1) gold, because central banks around the world own it and are buying more, ostensibly to devalue their fiat currencies against it someday, after they are forced to hyper-inflate in order to reduce the burden of systemic debt service and repayment;
2) the dollar, because dollar-denominated financial markets are broader and deeper than any other market and because the Fed is years ahead of other major central banks when it comes to normalizing policy and maintaining bank solvency (i.e., other fiats are in worse shape), and;
3) Bitcoin, the borderless digital currency that is already being perceived as a better store of value than gold and all fiat currencies, and potentially a more expedient means of exchange too. All three should win in different ways.
It may be easier to accept this discussion by first reminding one’s self that monetary regimes come and go every fifty years or so. The last transition was in 1971 and the world is due for another. We have a high level of conviction that the evanescence of the current global monetary system is rooted in sound economics and already has been firmly established. A global monetary reset is necessary and likely.
To understand why we must break down money into its two main components: a means of exchange and a store of value. When it comes to using money in exchange for goods and services, fiat currencies have it all over gold and crypto currencies presently. That’s because governments demand taxes be paid with their fiat currencies (legal tender), forcing producers and labor to demand compensation in those currencies. As a result, banking, payment systems and all goods and service channels are set up to use fiat-sponsored currencies.
When it comes to a store of value, however, the factors of production may choose to save in whatever form of money they want. If the general perception is that government-sponsored, bank system-created fiat currencies will have to be greatly diluted in the future so that systemic debts can be serviced and repaid, then savers will migrate to money forms with capped floats, like gold and Bitcoin.
Prior to 1971, if a major government-sponsored currency was threatened with dilution, global sovereigns and savers and producers would exchange that currency for gold at a fixed exchange rate to the dollar. Or, they could simply exchange that currency for another currency less likely to be diluted. In the current regime, all economies are highly levered and all fiat currencies must be greatly diluted in the future. It comes down to timing and we think the US dollar is the best positioned of all major fiat currencies. That said, it will eventually have to be diluted too and will lose value in gold and Bitcoin terms.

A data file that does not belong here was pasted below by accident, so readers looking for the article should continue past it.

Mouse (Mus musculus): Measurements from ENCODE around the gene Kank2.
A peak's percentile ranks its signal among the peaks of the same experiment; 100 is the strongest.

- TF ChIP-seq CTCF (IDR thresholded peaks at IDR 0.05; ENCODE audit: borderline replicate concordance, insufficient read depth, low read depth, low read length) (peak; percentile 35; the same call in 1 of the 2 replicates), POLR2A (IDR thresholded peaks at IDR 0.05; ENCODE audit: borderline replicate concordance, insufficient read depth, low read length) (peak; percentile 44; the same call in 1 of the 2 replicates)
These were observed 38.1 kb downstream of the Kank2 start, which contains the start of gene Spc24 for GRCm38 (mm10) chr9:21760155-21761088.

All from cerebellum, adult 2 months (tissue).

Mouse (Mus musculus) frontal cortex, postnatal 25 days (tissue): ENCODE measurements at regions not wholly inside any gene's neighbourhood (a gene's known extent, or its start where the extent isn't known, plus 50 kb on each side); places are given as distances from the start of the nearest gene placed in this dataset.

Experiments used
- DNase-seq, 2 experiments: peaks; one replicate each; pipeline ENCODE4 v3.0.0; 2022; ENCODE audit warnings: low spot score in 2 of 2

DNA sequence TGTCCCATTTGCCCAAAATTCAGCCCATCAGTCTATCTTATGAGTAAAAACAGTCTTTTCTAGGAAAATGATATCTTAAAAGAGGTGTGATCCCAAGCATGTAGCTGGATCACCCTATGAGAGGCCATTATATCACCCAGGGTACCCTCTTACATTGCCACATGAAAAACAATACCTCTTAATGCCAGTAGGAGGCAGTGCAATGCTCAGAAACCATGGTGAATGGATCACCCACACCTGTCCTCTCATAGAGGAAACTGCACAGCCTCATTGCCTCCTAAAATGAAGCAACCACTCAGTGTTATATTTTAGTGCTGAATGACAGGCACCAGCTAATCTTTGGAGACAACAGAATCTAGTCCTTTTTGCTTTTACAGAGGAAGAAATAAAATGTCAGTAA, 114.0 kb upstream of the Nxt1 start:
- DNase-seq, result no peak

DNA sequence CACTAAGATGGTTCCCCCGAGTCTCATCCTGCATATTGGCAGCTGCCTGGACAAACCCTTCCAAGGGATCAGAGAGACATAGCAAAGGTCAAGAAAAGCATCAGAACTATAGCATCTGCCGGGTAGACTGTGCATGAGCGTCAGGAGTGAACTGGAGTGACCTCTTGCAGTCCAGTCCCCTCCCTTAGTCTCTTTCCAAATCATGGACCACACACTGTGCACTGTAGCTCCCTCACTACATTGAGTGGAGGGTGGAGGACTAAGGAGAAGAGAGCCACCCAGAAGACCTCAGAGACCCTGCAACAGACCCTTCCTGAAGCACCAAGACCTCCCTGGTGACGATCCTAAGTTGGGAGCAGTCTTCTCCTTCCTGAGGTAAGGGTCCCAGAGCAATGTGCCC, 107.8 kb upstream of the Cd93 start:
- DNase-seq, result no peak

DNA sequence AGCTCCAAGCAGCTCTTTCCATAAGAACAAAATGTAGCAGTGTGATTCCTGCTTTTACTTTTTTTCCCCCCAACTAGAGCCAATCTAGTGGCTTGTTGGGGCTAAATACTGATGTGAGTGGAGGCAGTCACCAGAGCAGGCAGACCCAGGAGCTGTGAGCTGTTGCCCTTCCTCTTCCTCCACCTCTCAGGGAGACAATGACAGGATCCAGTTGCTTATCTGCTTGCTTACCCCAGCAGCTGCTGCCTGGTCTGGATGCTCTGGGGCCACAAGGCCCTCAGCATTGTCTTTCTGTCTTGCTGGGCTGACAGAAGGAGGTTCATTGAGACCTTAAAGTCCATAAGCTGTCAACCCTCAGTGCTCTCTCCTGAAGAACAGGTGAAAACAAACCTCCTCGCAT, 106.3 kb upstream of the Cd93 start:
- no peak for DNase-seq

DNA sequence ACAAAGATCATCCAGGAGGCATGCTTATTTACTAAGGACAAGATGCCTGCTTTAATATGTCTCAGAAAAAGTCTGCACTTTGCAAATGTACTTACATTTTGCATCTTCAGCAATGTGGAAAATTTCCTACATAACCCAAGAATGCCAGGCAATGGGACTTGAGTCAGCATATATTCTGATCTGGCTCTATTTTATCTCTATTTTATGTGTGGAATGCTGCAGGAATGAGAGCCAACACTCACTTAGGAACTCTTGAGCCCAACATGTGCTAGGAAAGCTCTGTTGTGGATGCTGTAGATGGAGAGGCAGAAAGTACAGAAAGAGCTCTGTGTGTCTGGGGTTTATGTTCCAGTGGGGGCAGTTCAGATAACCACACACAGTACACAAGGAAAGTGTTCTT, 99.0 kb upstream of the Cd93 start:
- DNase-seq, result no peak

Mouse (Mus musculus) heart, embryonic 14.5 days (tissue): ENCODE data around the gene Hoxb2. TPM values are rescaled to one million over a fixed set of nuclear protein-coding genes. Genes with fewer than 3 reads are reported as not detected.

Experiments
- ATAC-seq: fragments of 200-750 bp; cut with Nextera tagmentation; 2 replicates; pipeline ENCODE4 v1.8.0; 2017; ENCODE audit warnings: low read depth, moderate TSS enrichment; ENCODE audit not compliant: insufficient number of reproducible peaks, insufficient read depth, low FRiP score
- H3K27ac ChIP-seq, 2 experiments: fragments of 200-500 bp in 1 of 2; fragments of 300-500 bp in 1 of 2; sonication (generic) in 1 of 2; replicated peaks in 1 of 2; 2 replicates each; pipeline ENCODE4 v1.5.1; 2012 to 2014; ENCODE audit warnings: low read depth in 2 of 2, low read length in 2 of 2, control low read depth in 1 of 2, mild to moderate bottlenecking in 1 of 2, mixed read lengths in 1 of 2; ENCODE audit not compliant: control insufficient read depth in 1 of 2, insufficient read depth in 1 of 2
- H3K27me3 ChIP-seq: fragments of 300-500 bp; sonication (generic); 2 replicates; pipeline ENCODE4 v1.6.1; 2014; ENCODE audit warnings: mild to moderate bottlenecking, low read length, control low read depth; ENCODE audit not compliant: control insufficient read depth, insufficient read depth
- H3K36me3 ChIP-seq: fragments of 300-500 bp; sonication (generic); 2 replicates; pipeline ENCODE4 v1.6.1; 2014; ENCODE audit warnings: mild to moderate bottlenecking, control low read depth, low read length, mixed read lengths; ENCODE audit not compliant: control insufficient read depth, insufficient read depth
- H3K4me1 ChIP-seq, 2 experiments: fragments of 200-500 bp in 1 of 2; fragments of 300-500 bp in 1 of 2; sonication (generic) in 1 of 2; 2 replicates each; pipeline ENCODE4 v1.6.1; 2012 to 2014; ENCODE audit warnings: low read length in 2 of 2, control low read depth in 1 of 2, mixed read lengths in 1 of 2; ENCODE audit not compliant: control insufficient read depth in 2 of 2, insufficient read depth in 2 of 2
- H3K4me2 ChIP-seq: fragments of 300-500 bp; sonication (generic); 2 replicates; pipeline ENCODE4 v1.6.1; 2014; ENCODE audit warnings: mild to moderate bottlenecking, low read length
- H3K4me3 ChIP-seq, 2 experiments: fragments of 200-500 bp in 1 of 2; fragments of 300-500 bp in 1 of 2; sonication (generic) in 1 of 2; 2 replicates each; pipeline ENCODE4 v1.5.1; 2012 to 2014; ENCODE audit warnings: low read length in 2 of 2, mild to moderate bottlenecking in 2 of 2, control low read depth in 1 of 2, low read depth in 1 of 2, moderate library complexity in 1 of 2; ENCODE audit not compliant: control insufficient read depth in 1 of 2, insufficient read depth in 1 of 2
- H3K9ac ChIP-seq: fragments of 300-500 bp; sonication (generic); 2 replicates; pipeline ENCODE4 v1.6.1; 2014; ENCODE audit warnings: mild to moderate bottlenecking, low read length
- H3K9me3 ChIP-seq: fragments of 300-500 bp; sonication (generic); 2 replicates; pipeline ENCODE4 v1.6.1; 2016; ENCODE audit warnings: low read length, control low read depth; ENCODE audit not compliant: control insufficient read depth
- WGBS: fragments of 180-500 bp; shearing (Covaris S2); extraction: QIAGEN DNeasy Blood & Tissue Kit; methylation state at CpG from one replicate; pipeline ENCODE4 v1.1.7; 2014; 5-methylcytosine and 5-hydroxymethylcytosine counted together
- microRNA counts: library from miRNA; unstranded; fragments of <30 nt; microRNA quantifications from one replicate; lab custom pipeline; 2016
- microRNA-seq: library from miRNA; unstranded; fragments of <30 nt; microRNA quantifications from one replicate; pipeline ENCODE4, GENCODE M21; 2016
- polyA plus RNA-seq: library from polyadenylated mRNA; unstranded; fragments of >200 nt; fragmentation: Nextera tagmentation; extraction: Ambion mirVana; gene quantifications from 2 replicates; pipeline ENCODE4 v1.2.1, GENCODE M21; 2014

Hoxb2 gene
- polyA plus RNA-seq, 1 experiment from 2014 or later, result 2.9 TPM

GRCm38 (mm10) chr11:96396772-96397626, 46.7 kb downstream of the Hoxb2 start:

As mentioned above, gold is still owned by the world’s major treasury ministries and central banks. (In fact, it is effectively the only asset on the Fed’s balance sheet that is not someone else’s liability.) If US or global economic growth were to fall enough, or contract, and central bank monetary and credit policies were to fail to stimulate positive growth, then the value of all outstanding sovereign, household and corporate debt (and bank and bondholder assets) would become stressed.
The Fed would have no choice but to devalue dollars against its other asset – gold. Other central banks would either follow suit or go along with a coordinated plan to fix their currencies to the dollar (i.e., a new Bretton-Woods agreement). If this were to happen the price of gold in dollar terms would rise by as much as five to ten times current levels, in our view. (We arrive at this magnitude of change by taking the level of bank assets needed to be reserved and then using the Bretton Woods formula for currency valuation, base money divided by gold holdings.)